A child or young person has special educational needs or disabilities (SEND) if they have learning difficulties or disabilities that make it harder for them to learn than other pupils around the same age.
SEND could mean that a pupil has difficulties with:
- communication and interaction - in expressing themselves or understanding what others are saying
- cognition and learning - in gaining basic skills in school such as reading and writing
- social, emotional or mental health difficulties - making friends or relating to adults or behaving well in school
- sensory impairments - such as hearing or visual impairment, which might affect them in school
- physical impairments or a medical or health condition which may slow down a child’s progress or involves treatment that affects their education
View the SEND guide for parents and carers
SEN Support at school
Many young people will have special educational needs of some kind during their education.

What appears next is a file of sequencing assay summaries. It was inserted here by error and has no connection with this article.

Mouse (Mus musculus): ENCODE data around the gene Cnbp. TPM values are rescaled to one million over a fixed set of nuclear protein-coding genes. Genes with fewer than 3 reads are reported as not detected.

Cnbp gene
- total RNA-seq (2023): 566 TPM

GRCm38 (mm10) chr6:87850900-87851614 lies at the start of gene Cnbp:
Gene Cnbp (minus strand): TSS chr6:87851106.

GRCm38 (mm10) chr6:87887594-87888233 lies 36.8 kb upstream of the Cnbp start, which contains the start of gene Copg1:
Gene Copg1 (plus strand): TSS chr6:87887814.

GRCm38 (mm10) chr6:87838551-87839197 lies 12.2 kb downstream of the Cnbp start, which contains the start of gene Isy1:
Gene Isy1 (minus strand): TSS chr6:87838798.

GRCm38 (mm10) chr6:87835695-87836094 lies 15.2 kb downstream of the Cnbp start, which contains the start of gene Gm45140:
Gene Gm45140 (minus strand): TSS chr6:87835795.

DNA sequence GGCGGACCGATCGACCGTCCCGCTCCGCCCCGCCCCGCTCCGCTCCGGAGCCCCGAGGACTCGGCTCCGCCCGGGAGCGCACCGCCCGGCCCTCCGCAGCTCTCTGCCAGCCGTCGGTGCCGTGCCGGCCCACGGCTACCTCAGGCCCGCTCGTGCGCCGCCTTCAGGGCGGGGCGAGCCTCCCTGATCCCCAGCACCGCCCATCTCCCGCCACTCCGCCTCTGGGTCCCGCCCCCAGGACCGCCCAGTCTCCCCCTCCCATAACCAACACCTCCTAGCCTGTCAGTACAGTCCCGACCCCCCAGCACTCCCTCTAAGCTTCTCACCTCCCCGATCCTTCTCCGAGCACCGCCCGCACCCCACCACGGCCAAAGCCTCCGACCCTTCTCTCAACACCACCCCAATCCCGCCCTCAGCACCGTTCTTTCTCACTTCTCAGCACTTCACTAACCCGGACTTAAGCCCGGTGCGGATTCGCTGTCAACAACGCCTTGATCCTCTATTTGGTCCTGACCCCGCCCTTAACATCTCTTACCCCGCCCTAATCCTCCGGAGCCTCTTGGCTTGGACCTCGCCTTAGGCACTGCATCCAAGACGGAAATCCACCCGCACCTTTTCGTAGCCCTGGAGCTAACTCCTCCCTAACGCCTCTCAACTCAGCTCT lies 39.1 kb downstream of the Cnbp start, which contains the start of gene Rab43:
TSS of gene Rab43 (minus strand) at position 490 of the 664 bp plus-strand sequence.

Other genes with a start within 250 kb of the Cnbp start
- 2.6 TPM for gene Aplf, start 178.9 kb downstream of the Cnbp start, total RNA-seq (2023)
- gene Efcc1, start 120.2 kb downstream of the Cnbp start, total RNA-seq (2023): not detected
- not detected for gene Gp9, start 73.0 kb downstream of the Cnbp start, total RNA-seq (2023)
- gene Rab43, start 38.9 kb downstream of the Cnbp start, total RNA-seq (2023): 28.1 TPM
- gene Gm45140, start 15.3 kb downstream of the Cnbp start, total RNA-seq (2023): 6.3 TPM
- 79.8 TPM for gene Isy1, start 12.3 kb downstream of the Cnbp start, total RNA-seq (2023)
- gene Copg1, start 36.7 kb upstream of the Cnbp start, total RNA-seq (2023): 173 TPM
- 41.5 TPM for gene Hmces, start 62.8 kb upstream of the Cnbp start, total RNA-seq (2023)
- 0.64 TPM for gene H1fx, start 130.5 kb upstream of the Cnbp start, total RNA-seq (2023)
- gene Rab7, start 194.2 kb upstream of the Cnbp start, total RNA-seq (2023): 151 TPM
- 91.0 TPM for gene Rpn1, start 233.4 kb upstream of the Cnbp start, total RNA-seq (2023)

Schools and other organisations can help most pupils overcome the barriers their difficulties present quickly and easily.
Some children and young people will need extra help for some or all of their time in school. Children and young people make progress at different rates and have different ways they learn best.
Teachers consider this when they organise lessons and teach. Extra help or different lessons can be given to children and young people who have difficulties in one or more area to help them succeed.
Each school has a special educational needs coordinator (SENCO).
If you have any concerns about your child you should contact the class teacher and the SENCO.